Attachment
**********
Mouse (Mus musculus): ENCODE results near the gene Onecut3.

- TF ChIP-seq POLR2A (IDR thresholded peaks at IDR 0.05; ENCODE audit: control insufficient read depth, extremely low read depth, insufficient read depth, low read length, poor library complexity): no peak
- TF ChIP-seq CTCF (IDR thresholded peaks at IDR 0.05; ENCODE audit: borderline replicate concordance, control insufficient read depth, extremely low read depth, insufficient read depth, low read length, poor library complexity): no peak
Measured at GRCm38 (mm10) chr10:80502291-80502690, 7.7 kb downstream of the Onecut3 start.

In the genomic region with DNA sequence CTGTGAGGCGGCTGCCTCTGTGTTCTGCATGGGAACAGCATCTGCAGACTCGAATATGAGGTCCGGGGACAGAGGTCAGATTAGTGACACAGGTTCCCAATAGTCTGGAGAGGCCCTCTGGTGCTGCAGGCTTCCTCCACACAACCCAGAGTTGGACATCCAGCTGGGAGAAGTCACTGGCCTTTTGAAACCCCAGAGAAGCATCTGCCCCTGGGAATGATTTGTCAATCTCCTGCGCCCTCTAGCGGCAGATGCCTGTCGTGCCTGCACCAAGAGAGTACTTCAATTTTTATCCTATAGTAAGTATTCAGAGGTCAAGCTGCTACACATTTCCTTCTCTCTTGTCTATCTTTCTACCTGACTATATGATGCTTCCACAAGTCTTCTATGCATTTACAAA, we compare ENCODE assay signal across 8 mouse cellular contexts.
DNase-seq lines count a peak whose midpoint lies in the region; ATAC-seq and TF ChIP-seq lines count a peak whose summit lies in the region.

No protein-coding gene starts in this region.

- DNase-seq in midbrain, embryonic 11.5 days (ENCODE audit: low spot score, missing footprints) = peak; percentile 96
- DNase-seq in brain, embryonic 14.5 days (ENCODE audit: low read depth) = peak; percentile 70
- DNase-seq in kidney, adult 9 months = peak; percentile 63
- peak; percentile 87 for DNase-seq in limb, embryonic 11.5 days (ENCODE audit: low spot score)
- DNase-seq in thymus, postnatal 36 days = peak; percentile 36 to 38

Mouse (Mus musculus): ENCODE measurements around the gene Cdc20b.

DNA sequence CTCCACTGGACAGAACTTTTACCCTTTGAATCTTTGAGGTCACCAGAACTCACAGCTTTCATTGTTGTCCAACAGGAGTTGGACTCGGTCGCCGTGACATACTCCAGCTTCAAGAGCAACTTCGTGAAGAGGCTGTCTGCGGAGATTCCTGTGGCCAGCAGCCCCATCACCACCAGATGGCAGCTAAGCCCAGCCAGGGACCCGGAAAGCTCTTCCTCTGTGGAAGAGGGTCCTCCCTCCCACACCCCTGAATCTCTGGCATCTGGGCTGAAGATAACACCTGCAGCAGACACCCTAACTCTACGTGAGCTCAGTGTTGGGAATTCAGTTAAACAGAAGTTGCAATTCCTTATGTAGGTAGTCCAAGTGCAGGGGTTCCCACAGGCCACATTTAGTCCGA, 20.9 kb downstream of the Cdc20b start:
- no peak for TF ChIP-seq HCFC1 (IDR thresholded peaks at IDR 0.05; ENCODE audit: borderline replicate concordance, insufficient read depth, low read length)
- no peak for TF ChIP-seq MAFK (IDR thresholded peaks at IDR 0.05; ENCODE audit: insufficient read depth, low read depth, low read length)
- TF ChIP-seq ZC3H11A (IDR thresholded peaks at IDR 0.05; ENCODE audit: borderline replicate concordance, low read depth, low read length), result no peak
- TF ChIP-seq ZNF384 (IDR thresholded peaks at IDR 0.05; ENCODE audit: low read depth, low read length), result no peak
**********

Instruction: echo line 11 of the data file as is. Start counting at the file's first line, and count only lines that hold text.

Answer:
- peak; percentile 87 for DNase-seq in limb, embryonic 11.5 days (ENCODE audit: low spot score)